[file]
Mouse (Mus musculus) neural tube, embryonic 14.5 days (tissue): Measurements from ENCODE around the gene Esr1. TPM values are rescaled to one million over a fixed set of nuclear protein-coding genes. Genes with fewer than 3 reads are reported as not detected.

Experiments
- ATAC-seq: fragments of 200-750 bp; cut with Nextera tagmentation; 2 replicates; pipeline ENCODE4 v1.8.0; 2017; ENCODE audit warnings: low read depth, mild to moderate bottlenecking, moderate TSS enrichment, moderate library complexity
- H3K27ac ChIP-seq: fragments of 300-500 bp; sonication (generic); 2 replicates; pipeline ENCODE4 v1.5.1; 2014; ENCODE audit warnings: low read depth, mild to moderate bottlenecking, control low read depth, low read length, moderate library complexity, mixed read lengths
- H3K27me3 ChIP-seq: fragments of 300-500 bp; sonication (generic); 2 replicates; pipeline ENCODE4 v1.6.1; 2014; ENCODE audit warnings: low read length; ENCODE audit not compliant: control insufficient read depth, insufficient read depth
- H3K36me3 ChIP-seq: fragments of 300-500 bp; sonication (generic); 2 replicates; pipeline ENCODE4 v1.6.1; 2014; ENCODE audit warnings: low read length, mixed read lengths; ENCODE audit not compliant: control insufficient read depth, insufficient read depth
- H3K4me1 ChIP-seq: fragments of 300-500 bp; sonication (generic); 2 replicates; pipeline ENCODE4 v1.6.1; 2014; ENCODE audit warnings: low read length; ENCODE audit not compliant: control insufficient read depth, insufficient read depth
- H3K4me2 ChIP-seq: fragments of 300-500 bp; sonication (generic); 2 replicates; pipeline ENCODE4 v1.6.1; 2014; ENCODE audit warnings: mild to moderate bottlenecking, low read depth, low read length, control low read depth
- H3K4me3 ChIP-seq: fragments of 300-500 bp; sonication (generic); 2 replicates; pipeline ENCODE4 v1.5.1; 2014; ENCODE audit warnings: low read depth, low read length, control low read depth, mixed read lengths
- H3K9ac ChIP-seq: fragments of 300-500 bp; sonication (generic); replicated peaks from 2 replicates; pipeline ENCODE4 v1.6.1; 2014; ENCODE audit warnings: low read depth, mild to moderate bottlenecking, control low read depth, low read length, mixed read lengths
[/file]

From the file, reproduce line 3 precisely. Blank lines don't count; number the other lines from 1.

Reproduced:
- ATAC-seq: fragments of 200-750 bp; cut with Nextera tagmentation; 2 replicates; pipeline ENCODE4 v1.8.0; 2017; ENCODE audit warnings: low read depth, mild to moderate bottlenecking, moderate TSS enrichment, moderate library complexity